Multivibrators are two-state (high or low) output circuits. These include oscillators, timers and flip-flops. Multivibrators are mostly used in applications which involve timing, pulse generation or pulse triggering of other device and so on. There are three types of multivibrators, these are monostable, bistable and astable.
'mono' means one or single, therefore monostable multivibrator is a single-stable state multivibrator with other state unstable or transient. A triggering signal/pulse is needed for this circuit to change to its unstable state which last for a fixed period preset by timer components of the circuit before returning to its stable state. This circuit finds application in a system where a timing period of fixed duration is needed in response to external event.
Monostable multivibrator circuit
Above is a BJT collector-cross-coupled monostable multivibrator circuit. At the instance of power up, the base of transistor T2 is connected to supplied voltage via the biasing resistor, R2 hence T2 is 'ON' and it conducts. T2 connects the base of T1 to the ground via resistor, R3, turning T1 'OFF'. This is the 'Stable State' with zero output.
If momentary switch, SW is pressed, a short circuit is applied between the collector of T1 and the ground forcing capacitor, C to discharge quickly with base voltage of T2 drop below zero volt, T2 goes 'OFF'. With T2 'OFF', base of T1 is connected to the supplied voltage via R4 and R3, hence T1 is 'ON'. The circuit remains in this state for a period determined by the value of capacitor, C and resistor, R2. This is the 'Unstable State'. As C begins to charge up, base voltage of T2 increases and turns 'ON' immediately it is above 0.7V. The duration of the pulse is given by the formula.
Click here for the monostable calculator
'bi' means two, therefore bistable multivibrator is a two-stable state multivibrator. That is, on receiving of an external signal (triggering signal/pulse), the circuit changes its present stable state to other and remains in this state until next external signal is received. This circuit can be used as an alternate on/off circuit. In fact in my article 'alternate on/off circuit', alternate on/off circuit is called bistable multivibrator and that is it.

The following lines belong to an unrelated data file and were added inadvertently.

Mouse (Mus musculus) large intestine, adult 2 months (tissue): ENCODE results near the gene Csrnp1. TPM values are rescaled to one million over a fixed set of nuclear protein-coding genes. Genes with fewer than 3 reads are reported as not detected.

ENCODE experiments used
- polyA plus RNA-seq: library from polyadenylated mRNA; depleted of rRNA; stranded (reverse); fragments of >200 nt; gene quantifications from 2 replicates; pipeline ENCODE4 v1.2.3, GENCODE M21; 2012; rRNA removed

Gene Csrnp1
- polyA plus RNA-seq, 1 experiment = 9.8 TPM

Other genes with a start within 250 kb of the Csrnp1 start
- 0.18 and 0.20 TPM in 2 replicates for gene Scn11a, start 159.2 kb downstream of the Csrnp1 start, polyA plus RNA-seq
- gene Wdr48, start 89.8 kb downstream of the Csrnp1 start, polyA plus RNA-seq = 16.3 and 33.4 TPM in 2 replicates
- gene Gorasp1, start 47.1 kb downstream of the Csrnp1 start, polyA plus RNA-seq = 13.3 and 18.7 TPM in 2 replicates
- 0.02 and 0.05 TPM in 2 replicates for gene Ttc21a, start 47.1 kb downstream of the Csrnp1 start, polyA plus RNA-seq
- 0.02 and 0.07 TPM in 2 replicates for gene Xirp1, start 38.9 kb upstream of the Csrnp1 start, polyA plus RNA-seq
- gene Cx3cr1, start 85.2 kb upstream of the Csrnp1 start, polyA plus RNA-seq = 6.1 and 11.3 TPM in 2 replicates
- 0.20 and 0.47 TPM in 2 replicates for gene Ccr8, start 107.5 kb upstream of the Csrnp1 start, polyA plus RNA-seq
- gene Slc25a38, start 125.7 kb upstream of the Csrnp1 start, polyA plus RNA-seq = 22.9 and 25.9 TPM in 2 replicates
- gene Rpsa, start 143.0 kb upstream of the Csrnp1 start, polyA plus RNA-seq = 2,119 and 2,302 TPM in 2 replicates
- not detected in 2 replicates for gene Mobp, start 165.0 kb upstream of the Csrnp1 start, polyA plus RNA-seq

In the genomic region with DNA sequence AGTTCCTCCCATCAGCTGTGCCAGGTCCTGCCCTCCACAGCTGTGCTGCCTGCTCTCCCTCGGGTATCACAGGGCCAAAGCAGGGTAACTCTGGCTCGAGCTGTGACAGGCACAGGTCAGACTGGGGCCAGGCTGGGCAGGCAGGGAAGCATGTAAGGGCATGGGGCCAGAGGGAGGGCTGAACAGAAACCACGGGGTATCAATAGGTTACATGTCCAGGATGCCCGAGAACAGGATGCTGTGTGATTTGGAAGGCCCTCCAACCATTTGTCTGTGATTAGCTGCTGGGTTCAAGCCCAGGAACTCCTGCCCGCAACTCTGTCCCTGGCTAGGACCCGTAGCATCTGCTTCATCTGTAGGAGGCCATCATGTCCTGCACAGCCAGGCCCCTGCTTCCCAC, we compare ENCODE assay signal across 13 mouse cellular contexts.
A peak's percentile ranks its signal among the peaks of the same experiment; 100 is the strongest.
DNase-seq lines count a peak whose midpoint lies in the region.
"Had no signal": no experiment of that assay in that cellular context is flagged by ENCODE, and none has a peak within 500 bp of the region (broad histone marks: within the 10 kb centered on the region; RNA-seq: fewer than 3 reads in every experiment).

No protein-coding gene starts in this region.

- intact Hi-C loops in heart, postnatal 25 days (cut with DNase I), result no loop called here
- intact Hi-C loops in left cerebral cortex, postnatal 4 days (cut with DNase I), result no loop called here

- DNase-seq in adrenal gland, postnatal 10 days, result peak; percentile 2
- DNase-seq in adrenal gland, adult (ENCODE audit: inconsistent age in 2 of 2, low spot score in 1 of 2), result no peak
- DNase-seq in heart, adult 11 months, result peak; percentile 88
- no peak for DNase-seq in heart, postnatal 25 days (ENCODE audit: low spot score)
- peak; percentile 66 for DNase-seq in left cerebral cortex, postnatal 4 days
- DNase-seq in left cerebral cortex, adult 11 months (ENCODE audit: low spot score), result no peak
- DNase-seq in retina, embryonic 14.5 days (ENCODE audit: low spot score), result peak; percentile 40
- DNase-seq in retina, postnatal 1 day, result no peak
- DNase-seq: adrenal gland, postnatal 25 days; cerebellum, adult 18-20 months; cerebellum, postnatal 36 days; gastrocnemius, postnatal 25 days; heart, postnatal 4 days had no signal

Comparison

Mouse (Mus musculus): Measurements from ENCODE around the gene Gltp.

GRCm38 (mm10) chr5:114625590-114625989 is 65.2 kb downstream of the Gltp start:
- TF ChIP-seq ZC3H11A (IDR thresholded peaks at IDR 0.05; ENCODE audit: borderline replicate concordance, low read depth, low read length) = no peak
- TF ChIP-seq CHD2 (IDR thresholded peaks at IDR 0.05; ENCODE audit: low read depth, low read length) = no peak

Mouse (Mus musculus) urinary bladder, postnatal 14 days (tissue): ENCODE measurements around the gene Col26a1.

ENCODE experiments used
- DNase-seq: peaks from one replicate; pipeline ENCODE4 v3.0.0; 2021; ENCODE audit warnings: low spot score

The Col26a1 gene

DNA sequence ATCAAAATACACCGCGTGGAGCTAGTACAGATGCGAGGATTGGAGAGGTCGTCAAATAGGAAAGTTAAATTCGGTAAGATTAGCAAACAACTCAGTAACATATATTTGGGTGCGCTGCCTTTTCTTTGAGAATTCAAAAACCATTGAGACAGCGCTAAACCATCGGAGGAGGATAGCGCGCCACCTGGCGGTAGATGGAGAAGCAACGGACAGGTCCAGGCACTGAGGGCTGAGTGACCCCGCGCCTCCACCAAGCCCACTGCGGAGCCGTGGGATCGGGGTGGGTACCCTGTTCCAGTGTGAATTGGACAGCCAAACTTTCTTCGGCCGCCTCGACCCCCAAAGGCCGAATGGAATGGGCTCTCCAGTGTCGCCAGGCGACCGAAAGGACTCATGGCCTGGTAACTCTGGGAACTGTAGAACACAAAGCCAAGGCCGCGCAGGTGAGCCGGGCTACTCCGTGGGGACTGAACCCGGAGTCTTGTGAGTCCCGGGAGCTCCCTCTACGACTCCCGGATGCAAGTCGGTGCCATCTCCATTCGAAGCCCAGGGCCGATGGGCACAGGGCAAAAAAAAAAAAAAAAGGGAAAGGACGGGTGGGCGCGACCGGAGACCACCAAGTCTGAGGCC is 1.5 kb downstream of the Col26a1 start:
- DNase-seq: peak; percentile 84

Bistable multivibrator circuit
Above is a BJT collector-cross-coupled bistable multivibrator circuit This circuit choose either of the states at the instance of power up. Assuming T1 is on at the instance of power up, its collector is at ground voltage, hence base of T2. As a result of this, T2 is 'OFF' connecting base of T1 to the supplied voltage via R4 and R3. This state is the set state as the output is high. The circuit will remain in this state unless reset switch is pressed.
Pressing the reset switch connects the base of T1 to the ground forcing it to go 'OFF'. At this stage, base of T2 is connected to the supplied voltage via R1 and R2 which turns T2 'ON'. Also the circuit remains in this state until the set switch is pressed.
This multivibrator has no stable state -it continually flips from one state to the other without any external signal being applied. It is an oscillator in the sense that it produces a repetitive output signal. Astable multivibrator is an important circuit in any power inverter, it also finds great use or application in generating buzzing sound of different tones by varying the frequency when connected to a speaker. Another good application of an astable multivibrator is in light flasher.
The most common type of astable multivibrator is the cross-coupled transistor switching circuit. This circuit consists of two witching transistors and cross-coupled feedback network of a pair of timer components which allow oscillation between the two states with no external triggering signal. The timer components are the resistor and the capacitor. The period of a complete cycle is given by the equation below.
Therefore frequency of the oscillation is
Click here for the astable calculator
Astable multivibrator circuit
Though the two sides of the circuit are identical, one of the transistors will conduct before the other due some imbalance in the circuit. A transistor will be assumed to have come up first to describe this circuit.
Assume T2 will conduct before T1. At the instance of power up collector of T1 and C1 (volt on the other plate of C1, i.e base of T2 is 0.6V) rises quickly to towards the supplied voltage (Vcc), while base of T1 (C2) rises from initial zero volt towards 0.6V. Immediately the base volt of T1 rises to 0.6V, T1 starts to conduct forcing the base voltage of T2 (C1) to negative voltage which is (-Vcc + 0.6), hence T2 is 'Off'. Collector voltage of T2 rises quickly to Vcc while base voltage of T2 rises gradually in positive direction exponentially with time constant C1R2 towards Vcc. At the instance the base of T2 rises to 0.6V, it starts to conduct forcing the base voltage of T1 (C2) to negative voltage… and the process goes on and on until the supplied voltage is turned off.
Astable using 555 timer
Monostable using 555 timer
Astable using schmitt trigger
Astable using comparator